Business loans for Native Americans, Native Hawaiians and Alaska Natives
Loan resources for minorities
- State and federal governments have resources to help Native Americans, Native Hawaiians and Alaska Natives to secure business loans.
- The Small Business Administration has resources for Native Americans, Native Hawaiians and Alaska Natives to help grow their businesses.
- Native Hawaiians have resources unique to them through the Office of Hawaiian Affairs and nonprofit organization Hi’ilei Aloha.
Native Americans are nearly twice as likely to live in poverty, and face greater unemployment than other Americans. Unsurprisingly, these obstacles can make it difficult for Native Americans — as well as Native Hawaiians and Alaskan Natives — to qualify for loans, whether it’s to purchase a home, buy a car or start a business.
Despite these challenges, many organizations exist to help Native Americans, Native Hawaiians and Alaska Natives qualify for financing to start or grow a business, in addition to providing other resources to support entrepreneurship.
Business loans for Native Americans, Hawaiians and Alaskans
The Small Business Administration (SBA) is a federal agency that provides support to small businesses and entrepreneurs. The SBA’s Office of Native American Affairs is charged with helping Native Americans, Alaska Natives and Native Hawaiians develop or expand small businesses.
One of the office’s services is providing free technical assistance to businesses in a variety of fields, such as marketing, strategic and operational planning, financial analysis, opportunity development and capture, contract management, and compliance.
Another resource is the Bureau of Indian Affairs’ Division of Capital Investment, which manages an Indian Loan Guarantee, Insurance and Interest Subsidy program. The program helps Native American borrowers qualify for business financing. The program was created as part of the Indian Financing Act of 1974, which aimed to “reduce the disparity between business capital available to Indian and non-Indian businesses.”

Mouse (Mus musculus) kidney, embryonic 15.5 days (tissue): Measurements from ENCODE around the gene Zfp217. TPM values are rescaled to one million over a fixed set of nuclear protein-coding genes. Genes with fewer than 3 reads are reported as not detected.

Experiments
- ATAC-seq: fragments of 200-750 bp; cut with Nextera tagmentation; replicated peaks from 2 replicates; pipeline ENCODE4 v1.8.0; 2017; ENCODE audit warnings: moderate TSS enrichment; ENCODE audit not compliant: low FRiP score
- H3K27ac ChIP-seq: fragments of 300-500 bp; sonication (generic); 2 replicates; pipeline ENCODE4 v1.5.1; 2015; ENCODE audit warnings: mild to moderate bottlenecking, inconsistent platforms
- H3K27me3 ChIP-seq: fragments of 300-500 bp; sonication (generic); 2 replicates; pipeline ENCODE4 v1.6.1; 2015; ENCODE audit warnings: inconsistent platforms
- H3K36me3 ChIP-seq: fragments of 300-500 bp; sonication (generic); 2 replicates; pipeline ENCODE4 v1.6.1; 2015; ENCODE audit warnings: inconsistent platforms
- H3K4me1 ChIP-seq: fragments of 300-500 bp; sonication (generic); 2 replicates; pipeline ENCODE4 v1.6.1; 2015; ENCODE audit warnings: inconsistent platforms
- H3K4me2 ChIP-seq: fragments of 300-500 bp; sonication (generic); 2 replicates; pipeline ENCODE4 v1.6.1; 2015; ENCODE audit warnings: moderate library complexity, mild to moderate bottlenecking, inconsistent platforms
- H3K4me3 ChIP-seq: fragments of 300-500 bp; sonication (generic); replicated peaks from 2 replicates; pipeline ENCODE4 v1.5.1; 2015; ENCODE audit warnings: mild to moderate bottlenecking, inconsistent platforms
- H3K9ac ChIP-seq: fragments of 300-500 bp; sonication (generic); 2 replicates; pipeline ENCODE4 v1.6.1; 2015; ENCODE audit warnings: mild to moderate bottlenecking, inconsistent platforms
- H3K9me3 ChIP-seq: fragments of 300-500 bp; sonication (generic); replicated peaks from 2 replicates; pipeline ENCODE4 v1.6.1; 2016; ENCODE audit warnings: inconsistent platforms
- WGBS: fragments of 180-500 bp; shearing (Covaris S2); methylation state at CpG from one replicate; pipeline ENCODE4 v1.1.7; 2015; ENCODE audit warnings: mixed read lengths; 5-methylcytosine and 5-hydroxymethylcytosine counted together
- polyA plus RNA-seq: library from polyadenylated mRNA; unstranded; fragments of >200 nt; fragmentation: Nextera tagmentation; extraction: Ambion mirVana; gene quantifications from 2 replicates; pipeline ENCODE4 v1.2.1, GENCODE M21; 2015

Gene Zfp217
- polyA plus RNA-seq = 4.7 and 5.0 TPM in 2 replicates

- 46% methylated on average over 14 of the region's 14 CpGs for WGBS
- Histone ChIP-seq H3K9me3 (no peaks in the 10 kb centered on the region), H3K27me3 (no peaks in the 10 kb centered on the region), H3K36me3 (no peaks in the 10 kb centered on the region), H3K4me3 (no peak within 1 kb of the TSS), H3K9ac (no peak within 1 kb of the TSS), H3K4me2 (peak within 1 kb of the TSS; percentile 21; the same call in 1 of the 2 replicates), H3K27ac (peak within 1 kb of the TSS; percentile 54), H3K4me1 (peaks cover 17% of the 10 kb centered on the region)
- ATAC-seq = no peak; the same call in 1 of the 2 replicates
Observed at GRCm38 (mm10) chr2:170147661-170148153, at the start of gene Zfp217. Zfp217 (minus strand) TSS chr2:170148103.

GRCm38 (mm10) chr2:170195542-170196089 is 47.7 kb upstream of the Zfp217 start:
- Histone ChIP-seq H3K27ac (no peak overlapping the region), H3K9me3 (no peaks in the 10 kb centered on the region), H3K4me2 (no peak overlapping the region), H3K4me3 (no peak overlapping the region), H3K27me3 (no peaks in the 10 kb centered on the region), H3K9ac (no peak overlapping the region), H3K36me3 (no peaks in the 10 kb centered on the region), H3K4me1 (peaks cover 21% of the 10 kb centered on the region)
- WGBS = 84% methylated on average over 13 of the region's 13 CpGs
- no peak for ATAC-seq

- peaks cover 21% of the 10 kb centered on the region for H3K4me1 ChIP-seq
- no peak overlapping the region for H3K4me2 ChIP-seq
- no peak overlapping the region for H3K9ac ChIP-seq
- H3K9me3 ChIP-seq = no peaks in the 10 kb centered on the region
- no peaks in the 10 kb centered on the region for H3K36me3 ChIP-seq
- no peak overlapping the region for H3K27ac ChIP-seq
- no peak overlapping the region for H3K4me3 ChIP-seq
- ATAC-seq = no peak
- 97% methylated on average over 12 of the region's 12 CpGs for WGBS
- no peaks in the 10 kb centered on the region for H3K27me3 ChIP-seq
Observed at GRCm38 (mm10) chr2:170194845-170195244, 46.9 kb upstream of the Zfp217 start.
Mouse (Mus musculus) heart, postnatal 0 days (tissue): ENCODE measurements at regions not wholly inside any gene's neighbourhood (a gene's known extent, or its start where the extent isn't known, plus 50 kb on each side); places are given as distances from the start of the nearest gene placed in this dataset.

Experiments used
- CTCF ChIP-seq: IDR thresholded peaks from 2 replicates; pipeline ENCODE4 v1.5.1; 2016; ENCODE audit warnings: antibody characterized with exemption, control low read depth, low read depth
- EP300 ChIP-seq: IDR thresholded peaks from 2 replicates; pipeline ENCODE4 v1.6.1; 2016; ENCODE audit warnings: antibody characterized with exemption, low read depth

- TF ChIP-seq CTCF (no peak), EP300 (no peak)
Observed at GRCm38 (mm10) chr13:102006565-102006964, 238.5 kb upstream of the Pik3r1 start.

The loans are funded by non-government lending institutions, but up to 90 percent of the loan amount is guaranteed or insured by the federal government. The loans may be used for a variety of purposes, including operating capital, equipment purchases, business acquisition and refinance, building construction and lines of credit.
The maximum loan guaranteed for individuals is $500,000. The program can guarantee larger amounts for tribes, tribal enterprises or business entities, but guarantees for such loans are subject to certain limitations.
SBA 8(a) Business Development Program
Native Americans, Hawaiians and Alaskans all may take advantage of the SBA’s 8(a) Business Development program. The program helps qualifying minority-owned businesses grow their businesses through counseling, training workshops and management and technical guidance. The program also provides access to government contracting opportunities.
The program is designed for business owners who have experienced social or economic disadvantage. The SBA lists Native Americans and Asian Pacific Americans as two groups presumed to be socially and economically disadvantaged. Individuals not a member of a group presumed to be economically disadvantaged can still qualify for the 8(a) program, but must provide “substantial evidence and documentation that demonstrates that they have been subjected to bias or discrimination and are economically disadvantaged,” according to the SBA.
Business loans for Native Hawaiians
Native Hawaiians can take advantage of the Hua Kanu Loan, offered by the state-run Office of Hawaiian Affairs.
The Hua Kanu Loan was created in 2013 and is available for established businesses owned by Hawaiian residents. Highly-qualified applicants are eligible for loans between $200,000 and $1 million. The loans are repaid over seven years. Recipients of the loan can choose to receive the money as a lump sum or a line of credit. The annual percentage rate (APR) on the loan ranges from 4-6.25 percent.
Applicants must be Native Hawaiians; this is verified with a birth certificate, OHA Hawaiian Registry Card, or a Department of Hawaiian Home Lands or Kamehameha Schools verification letter.
Another resource for Native Hawaiians is Hi’ilei Aloha, a nonprofit sub-entity of the Office of Hawaiian Affairs (OHA), created to “identify, promote, develop, and support culturally-appropriate, sustainable opportunities that benefit Native Hawaiians.”
The organization carries a broad mandate, which includes economic development activities, and efforts to assist Hawaiian nonprofit organizations and businesses.